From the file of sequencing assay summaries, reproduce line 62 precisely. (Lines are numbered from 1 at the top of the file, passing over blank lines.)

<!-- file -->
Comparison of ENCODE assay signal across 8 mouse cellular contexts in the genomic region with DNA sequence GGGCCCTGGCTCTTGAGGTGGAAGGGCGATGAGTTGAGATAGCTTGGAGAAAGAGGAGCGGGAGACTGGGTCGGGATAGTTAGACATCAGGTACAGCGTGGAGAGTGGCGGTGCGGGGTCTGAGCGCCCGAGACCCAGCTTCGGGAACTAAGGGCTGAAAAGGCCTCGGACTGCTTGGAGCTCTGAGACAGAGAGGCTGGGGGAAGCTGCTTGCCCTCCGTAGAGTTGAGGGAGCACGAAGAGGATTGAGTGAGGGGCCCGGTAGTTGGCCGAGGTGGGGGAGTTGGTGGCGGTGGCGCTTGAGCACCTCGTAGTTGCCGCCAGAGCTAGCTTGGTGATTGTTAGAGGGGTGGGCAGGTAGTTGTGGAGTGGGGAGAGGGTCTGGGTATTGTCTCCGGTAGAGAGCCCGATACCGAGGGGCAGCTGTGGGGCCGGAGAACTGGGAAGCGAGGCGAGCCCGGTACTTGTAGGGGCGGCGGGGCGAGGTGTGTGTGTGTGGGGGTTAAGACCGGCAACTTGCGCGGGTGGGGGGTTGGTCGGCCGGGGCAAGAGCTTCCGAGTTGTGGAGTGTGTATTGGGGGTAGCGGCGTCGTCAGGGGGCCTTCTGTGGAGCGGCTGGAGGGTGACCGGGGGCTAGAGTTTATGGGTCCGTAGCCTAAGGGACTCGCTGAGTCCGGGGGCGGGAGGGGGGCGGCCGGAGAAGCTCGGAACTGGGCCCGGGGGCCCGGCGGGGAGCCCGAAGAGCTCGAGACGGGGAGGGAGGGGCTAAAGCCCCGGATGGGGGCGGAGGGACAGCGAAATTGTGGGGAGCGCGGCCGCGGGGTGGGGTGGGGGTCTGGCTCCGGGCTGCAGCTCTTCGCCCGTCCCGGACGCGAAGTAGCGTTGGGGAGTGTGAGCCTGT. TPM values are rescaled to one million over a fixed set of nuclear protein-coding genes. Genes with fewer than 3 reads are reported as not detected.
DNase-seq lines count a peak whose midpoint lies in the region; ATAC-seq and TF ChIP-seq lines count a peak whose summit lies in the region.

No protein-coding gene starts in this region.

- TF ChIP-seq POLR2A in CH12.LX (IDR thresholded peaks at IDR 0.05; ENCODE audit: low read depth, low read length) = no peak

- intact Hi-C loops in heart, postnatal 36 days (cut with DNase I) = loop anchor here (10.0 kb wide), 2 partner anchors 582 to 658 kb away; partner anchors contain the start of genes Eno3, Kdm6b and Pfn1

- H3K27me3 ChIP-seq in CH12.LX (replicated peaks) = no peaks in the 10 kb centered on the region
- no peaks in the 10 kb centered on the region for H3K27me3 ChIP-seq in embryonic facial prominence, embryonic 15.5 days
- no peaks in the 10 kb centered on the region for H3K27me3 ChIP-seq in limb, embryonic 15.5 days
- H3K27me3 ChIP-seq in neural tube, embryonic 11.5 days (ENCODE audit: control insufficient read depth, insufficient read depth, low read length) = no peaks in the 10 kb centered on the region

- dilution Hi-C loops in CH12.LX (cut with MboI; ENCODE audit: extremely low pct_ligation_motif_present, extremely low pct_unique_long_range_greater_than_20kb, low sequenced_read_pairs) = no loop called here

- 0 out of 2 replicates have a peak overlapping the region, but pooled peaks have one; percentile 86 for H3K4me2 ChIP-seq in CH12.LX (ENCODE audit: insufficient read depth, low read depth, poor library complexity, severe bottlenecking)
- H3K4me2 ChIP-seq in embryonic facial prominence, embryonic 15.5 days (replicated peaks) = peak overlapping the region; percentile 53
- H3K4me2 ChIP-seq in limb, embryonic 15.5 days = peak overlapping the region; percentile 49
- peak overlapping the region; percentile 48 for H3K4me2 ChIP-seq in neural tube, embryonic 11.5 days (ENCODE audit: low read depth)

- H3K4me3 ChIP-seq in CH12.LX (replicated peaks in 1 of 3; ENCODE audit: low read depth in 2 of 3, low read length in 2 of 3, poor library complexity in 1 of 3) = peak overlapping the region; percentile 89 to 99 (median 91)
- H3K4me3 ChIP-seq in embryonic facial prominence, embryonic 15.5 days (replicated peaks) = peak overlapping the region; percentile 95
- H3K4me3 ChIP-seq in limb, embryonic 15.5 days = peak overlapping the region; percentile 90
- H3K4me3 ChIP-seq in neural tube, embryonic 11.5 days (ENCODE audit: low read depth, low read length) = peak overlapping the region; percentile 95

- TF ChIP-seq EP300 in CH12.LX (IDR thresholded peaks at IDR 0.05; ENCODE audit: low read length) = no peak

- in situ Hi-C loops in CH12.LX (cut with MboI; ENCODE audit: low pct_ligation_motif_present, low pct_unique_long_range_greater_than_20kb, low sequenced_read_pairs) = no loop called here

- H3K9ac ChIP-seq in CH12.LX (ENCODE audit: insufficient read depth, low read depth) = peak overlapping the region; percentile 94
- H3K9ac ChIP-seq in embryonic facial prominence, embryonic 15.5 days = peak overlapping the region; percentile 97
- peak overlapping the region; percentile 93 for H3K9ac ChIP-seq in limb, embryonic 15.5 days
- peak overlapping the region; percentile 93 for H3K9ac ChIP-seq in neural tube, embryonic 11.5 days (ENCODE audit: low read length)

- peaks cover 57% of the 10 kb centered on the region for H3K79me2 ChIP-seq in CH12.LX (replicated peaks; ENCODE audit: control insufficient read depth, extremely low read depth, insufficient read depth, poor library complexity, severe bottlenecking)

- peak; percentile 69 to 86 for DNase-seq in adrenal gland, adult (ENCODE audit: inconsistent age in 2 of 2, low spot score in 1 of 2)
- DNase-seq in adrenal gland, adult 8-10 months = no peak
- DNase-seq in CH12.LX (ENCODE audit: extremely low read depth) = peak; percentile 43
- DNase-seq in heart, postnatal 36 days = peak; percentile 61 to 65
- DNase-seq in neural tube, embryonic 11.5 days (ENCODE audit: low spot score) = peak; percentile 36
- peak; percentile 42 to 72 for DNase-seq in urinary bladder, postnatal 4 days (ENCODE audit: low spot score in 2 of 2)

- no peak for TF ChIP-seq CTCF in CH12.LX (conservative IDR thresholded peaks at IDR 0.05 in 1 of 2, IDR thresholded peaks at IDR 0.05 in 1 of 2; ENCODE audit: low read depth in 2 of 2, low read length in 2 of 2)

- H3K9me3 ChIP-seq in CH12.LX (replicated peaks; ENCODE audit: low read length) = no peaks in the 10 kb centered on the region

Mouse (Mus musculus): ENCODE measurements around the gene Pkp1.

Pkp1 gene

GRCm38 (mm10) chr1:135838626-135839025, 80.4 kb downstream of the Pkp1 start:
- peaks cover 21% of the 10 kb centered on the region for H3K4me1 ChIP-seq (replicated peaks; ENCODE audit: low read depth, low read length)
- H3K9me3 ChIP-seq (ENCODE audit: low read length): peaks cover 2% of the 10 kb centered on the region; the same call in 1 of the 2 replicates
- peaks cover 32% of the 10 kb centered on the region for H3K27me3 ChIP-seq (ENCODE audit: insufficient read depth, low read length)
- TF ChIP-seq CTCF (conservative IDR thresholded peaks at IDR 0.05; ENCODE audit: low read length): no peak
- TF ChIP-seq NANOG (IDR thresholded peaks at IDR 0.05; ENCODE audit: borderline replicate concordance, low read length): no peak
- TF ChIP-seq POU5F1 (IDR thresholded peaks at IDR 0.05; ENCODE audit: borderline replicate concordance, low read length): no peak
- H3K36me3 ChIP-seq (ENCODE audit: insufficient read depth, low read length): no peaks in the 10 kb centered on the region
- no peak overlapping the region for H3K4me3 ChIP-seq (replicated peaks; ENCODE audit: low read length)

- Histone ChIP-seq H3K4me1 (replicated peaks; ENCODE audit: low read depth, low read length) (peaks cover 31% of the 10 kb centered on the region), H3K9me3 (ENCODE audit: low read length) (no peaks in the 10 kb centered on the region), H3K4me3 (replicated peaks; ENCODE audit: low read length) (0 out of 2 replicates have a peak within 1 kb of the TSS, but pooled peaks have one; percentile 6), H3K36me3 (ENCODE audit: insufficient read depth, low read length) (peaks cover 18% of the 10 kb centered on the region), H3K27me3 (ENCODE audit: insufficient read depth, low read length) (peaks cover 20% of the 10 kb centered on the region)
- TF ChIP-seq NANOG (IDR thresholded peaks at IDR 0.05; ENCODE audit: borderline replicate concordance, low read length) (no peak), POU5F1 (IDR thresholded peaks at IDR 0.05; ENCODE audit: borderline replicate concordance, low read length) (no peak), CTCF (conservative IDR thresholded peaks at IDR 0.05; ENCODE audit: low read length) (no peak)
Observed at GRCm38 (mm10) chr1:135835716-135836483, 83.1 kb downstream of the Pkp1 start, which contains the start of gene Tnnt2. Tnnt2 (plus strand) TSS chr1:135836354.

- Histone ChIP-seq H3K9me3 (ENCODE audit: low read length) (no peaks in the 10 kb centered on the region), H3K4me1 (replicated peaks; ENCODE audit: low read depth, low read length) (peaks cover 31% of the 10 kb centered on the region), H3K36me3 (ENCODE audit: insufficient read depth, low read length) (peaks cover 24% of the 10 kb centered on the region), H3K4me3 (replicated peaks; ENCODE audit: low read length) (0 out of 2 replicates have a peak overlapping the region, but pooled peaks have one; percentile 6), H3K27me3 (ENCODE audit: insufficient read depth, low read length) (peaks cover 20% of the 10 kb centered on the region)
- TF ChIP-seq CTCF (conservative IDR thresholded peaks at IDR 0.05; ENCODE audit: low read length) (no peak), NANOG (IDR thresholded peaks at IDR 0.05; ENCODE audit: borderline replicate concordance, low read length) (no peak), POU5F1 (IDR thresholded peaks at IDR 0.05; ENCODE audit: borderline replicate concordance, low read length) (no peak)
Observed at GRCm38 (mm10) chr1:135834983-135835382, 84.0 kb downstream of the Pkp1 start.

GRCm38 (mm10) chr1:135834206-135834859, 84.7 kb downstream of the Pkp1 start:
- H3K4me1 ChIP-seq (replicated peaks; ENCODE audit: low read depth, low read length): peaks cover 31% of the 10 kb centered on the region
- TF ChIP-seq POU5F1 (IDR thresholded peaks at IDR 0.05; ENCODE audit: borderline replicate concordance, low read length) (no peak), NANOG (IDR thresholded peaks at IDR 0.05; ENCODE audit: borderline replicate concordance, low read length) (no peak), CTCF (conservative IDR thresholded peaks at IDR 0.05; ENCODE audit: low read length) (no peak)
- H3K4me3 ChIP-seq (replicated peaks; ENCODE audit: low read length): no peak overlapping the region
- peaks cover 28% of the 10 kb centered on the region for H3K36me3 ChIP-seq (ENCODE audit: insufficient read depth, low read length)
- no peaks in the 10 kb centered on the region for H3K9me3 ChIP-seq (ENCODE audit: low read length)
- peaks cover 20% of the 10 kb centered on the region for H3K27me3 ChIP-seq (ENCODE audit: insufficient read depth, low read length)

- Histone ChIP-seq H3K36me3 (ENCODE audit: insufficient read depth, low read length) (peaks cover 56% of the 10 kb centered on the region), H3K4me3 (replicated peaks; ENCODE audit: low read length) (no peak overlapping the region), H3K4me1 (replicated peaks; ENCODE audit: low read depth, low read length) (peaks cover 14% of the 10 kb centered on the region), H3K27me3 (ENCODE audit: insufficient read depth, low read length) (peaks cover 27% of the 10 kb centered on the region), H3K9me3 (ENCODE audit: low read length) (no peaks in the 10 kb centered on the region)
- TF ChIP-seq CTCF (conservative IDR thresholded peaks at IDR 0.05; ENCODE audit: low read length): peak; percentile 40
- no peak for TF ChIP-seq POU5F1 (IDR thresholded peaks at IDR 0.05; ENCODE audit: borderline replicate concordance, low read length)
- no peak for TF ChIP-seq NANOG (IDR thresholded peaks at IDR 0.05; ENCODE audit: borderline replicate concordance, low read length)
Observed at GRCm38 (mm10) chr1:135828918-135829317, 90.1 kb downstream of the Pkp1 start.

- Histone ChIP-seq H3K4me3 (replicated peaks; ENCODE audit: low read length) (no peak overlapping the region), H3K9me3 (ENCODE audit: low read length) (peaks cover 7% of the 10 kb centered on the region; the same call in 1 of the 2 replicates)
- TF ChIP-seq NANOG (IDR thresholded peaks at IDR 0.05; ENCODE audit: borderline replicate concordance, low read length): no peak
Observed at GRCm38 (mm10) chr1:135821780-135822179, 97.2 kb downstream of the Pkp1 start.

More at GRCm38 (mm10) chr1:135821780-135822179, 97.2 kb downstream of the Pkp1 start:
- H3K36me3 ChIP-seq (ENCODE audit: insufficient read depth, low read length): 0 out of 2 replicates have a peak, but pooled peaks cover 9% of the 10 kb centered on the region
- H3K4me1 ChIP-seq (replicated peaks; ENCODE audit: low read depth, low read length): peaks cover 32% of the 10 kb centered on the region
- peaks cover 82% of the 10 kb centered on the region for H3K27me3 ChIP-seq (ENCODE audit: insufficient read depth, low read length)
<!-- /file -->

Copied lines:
Observed at GRCm38 (mm10) chr1:135828918-135829317, 90.1 kb downstream of the Pkp1 start.